Questions to ask on a house viewing

Stuart Bowman

4-minute read

Last updated: 28th September 2020

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The viewing stage of the property buying process can mean a great many things to a great many people.

If you're about to view your first house it can be the most exciting thing in the world… viewing your 23rd house? Well, it's now well beyond feeling like a chore.

Wherever you're up to, the viewing phase is crucial to making sure you don't have any regrets further down the line, whether that be simply holding up your mortgage application, or actually buying and living in a house that makes your miserable day after day.

Property search? Leave no stone unturned

If you want to give yourself every chance of bagging the dream house, then you need to extend your property search beyond Rightmove and Zoopla.

Of course, these sites are great and you'll be using them a lot (you can download the apps to get notifications when a property is added to your search area), but you won't be alone in using them.

Between them, Zoopla and Rightmove generate almost 175 million web visits, every month and they have around 2 million properties listed, so it's pretty competitive out there.

To stack the odds in your favour a little and allow you a period of exclusivity, you can try On The Market.

You may have seen the TV adverts, and it's basically estate agents coming together to take back a tad more control over the housing market.

Properties still go on to the big 2 of Rightmove and Zoopla, but some have 24 hours on On The Market first, and that period could mean the difference between your offer being accepted and someone else's being accepted.

Currently around 7 million people use On The Market, so if you want to get really exclusive, it's worth popping into your local agent (or the agents who sell houses where you're looking) and doing some old fashioned face time.

First, you can find out if they are on On The Market, and if you're lucky you could ask them to tell you about opportunities as soon as they arise.

When the time does come to go viewing, make good use of that time. Here's a handy viewing checklist:

10 questions to ask when viewing a house

Where's the boiler?

Check out the boiler, find out how old it is and when it was last serviced. Central heating isn’t interesting until it doesn’t work or costs you a fortune to replace. An old system doesn’t have to be a deal breaker – you might just want to negotiate on the asking price.

What's the water pressure like?

Run the taps (hot and cold) and ask to run the shower(s) to see if the water pressure is decent. There’s nothing worse than starting your day under a lukewarm trickle of a shower. It’ll also alert you to any noisy pipes or pumps.

Can you get a signal?

More important than it used to be, this. Get your phones out and check if you get a 4G signal. You don’t want to get stuck with a mobile contract you can’t use because of a poor signal.

And can you get a decent download speed?

It’s worth checking this online with various ISPs because you’ll see what kind of speeds/connections are available in the area.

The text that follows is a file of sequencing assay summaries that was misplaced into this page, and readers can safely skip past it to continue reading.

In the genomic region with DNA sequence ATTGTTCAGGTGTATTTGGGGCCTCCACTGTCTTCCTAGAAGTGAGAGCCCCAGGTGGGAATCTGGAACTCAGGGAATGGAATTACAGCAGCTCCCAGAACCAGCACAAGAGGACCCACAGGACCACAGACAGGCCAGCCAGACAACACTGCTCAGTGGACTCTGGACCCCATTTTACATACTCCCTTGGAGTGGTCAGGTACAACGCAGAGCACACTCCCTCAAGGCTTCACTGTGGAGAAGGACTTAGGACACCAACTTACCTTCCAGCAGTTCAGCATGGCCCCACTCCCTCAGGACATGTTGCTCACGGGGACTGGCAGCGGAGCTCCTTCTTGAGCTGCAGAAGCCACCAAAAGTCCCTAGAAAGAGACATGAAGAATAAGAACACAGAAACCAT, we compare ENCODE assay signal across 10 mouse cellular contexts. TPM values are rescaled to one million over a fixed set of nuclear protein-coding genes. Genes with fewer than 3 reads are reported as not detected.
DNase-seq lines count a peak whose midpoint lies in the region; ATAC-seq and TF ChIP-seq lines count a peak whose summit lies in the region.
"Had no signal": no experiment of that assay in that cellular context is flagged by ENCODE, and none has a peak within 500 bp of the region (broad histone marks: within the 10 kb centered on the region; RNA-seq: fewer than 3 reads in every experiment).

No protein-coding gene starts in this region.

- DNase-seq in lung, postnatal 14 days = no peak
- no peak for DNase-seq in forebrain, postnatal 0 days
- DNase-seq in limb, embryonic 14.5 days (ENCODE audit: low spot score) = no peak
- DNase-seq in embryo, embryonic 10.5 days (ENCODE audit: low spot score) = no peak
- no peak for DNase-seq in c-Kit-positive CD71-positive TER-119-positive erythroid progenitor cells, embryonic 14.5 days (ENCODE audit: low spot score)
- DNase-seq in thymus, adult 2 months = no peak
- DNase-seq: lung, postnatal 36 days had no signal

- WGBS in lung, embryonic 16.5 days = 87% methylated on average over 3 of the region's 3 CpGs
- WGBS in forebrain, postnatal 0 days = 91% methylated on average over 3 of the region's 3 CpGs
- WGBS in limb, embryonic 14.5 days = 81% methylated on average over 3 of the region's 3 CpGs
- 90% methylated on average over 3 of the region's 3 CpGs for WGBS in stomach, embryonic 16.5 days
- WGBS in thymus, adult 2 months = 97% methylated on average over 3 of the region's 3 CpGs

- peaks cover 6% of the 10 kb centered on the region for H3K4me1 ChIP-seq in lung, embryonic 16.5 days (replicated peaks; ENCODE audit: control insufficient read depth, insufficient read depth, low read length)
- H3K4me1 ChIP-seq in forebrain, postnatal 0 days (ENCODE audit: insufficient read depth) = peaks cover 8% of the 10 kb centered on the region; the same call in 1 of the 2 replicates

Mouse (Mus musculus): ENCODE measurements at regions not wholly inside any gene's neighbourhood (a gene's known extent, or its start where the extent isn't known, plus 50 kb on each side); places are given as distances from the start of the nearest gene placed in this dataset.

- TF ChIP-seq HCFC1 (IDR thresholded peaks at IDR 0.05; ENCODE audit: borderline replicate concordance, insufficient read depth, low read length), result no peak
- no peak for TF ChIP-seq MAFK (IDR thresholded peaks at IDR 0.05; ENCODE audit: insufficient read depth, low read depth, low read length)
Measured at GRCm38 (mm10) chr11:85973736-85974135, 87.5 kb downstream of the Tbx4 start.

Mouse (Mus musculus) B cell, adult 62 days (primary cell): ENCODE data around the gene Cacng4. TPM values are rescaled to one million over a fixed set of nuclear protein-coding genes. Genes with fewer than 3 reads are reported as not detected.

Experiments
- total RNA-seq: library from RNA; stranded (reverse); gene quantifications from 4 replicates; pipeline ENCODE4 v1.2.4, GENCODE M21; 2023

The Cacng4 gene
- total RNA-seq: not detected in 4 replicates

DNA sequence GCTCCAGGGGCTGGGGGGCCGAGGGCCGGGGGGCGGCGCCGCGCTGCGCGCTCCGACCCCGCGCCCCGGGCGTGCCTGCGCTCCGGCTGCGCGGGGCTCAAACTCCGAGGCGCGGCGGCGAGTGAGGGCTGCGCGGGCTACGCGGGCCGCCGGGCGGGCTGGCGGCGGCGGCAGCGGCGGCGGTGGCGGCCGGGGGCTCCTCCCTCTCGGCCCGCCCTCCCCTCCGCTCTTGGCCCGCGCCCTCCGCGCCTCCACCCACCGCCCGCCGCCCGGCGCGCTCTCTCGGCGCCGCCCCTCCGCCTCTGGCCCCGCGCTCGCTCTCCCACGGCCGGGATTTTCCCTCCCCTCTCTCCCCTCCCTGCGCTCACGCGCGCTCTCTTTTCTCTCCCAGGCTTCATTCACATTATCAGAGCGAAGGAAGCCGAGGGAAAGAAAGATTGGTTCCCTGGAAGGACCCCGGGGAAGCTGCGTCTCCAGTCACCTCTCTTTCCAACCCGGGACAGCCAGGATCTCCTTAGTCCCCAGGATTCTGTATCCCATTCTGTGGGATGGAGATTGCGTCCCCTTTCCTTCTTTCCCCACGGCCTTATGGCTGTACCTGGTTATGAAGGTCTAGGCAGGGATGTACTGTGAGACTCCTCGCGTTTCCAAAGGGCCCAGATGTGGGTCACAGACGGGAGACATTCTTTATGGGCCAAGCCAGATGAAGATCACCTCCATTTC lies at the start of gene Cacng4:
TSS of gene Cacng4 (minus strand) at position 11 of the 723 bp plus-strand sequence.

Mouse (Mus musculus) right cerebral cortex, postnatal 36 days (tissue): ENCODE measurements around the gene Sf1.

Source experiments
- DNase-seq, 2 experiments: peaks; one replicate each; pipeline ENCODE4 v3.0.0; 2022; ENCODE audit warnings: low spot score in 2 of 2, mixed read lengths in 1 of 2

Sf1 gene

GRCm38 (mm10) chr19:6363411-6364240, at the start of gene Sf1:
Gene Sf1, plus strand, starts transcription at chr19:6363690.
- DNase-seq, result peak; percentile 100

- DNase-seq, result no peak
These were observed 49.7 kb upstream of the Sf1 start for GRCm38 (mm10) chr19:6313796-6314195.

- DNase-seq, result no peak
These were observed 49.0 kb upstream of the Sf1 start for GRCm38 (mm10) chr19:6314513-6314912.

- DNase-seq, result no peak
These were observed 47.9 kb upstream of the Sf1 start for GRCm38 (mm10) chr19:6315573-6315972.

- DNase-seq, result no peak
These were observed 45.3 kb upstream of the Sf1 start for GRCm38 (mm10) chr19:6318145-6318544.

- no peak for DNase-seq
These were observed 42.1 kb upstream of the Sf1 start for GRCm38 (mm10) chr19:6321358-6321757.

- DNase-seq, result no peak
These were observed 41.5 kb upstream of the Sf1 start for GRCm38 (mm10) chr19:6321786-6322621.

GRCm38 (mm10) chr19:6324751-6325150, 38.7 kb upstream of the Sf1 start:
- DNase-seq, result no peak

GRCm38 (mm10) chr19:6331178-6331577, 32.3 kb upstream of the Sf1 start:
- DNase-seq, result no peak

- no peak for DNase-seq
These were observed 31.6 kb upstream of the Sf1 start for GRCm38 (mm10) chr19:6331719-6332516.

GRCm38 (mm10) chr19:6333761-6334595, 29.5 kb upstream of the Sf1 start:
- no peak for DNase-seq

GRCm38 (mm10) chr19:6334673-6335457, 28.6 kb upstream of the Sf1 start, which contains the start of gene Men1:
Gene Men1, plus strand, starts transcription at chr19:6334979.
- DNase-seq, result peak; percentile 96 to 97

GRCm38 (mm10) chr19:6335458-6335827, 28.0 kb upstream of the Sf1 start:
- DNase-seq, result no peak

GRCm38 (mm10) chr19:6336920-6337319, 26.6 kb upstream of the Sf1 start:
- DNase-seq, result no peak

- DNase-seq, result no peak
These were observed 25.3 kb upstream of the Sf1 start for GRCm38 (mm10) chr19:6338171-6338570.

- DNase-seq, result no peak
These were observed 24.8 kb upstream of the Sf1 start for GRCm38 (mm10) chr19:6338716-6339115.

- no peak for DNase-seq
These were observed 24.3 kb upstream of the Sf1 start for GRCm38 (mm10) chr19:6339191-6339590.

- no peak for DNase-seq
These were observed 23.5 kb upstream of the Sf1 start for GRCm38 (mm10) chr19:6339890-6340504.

You may even want to ask for the Wi-Fi password to see first hand.

Can you check out the loft?

If there’s a loft you can access, ask if it’s boarded. If it is, you’ll be able to get up there and store your Christmas decorations and the like up there.

What are the boundaries?

If it isn’t immediately obvious, ask where the property’s boundary meets the neighbours’.

What state are the windows in?

Like central heating, windows can be an expensive update. Check the condition of the windows, looking for signs of condensation either on the window or in between the two panes. Also, open a couple of them to check the mechanism isn’t stiff, loose or worn out.

What's really included?

Look out for things like free-standing wardrobes that may have been carpeted around. When the occupants leave and take that stuff away, you’ll be left with a hole to fill or a room to re-carpet.

Are the neighbours... normal?

If you can, ask the current owners about their neighbours. Try to gauge the reaction beyond what they tell you. Look out for any suspect glances, hesitation or attempts to be ‘diplomatic’ about problem neighbours.

Can you take a lot of pics?

While you’re doing everything else, take photographs. Your memory can fail you and play tricks, so a photo or two will give you a more objective way to review what you saw.

What about property viewing in a socially distanced, lockdown coronavirus world?

Local nuances aside, house viewings can function pretty normally.

The government advises that agents should check that you are not showing any Covid symptoms or have been asked to self isolate as part of a test, track and trace programme.

Some agents may ask that the initial viewings are done virtually, but, even if that's the case, make sure you ask all the questions you need to ask and see everything you want to see.

If you're doing a physical viewing normal social distancing rules will apply, so that means keeping apart, and wearing masks.

Here are a few other articles you may find useful.

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